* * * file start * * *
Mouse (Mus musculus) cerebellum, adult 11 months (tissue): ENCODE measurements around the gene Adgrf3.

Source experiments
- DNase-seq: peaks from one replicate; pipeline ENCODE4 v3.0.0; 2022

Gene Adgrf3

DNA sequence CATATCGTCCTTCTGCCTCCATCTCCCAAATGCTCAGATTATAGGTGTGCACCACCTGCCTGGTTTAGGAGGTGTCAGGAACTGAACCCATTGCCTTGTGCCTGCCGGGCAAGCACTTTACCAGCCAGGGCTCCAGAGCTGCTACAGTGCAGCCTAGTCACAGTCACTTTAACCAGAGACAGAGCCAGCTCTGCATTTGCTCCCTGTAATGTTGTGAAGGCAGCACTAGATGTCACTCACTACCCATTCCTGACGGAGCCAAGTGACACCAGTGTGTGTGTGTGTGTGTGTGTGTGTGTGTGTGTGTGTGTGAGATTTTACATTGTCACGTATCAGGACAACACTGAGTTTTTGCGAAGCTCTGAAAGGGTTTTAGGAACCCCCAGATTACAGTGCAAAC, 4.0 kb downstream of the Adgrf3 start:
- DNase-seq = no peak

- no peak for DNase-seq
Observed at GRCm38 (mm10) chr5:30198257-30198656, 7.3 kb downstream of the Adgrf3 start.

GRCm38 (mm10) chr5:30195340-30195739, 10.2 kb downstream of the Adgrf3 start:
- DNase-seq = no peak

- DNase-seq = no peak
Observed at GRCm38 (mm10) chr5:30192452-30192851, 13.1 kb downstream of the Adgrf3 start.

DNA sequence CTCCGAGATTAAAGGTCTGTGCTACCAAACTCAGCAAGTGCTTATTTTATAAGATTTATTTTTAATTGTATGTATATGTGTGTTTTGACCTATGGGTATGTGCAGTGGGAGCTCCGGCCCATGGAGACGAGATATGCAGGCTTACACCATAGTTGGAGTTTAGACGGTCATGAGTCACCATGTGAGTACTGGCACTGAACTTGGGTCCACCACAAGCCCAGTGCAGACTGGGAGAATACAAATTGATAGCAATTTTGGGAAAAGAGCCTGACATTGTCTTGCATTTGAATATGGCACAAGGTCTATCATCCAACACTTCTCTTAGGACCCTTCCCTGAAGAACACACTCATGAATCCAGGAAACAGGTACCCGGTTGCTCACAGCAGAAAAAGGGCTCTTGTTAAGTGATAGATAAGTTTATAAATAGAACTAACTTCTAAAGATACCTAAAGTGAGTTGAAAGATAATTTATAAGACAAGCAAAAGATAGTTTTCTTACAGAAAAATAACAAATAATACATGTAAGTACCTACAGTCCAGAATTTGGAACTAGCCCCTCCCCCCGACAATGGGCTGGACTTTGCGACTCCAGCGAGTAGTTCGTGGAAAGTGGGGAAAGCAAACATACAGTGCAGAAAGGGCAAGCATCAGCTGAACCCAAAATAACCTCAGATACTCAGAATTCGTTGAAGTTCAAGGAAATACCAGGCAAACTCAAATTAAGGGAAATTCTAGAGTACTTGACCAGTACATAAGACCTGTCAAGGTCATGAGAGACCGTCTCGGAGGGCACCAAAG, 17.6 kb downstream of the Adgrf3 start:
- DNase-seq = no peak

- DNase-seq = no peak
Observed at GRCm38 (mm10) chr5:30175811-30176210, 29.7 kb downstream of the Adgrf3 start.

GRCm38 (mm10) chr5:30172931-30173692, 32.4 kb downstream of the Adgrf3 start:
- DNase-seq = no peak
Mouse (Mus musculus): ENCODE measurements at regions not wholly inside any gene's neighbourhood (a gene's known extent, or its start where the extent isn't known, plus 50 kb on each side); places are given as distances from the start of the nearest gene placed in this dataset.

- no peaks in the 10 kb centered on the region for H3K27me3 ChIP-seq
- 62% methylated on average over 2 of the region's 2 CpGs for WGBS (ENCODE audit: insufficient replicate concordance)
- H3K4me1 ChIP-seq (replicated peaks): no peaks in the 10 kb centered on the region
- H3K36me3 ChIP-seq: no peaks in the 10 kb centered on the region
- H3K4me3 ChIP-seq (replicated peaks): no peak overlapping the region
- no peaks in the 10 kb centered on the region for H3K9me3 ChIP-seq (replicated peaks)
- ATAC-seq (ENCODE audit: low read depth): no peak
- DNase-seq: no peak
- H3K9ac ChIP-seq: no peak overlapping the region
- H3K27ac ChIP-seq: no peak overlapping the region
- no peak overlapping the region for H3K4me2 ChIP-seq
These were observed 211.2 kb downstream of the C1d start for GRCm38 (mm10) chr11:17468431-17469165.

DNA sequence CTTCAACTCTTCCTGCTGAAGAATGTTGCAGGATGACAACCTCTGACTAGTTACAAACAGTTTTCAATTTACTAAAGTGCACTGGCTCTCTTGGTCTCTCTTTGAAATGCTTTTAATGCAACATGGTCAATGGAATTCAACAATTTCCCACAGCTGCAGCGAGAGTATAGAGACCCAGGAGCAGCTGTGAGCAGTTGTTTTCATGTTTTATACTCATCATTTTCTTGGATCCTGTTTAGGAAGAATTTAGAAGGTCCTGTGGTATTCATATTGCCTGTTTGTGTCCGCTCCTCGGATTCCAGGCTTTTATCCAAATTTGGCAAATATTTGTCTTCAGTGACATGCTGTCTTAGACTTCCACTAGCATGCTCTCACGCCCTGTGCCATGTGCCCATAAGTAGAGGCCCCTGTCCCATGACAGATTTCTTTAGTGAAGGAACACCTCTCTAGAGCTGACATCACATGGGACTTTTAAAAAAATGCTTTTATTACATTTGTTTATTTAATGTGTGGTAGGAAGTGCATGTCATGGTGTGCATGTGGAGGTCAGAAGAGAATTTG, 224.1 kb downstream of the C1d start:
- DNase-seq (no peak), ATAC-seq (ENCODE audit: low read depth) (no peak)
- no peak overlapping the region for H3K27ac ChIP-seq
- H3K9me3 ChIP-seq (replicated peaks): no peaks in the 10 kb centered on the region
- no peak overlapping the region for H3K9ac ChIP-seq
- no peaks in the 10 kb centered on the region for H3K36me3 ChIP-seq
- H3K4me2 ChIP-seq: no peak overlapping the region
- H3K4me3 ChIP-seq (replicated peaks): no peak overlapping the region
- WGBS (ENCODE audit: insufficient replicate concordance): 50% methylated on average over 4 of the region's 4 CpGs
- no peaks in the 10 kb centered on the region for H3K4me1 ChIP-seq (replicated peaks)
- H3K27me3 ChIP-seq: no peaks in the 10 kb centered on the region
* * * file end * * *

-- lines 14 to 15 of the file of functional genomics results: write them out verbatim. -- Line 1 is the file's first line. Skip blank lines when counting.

- DNase-seq = no peak

- DNase-seq = no peak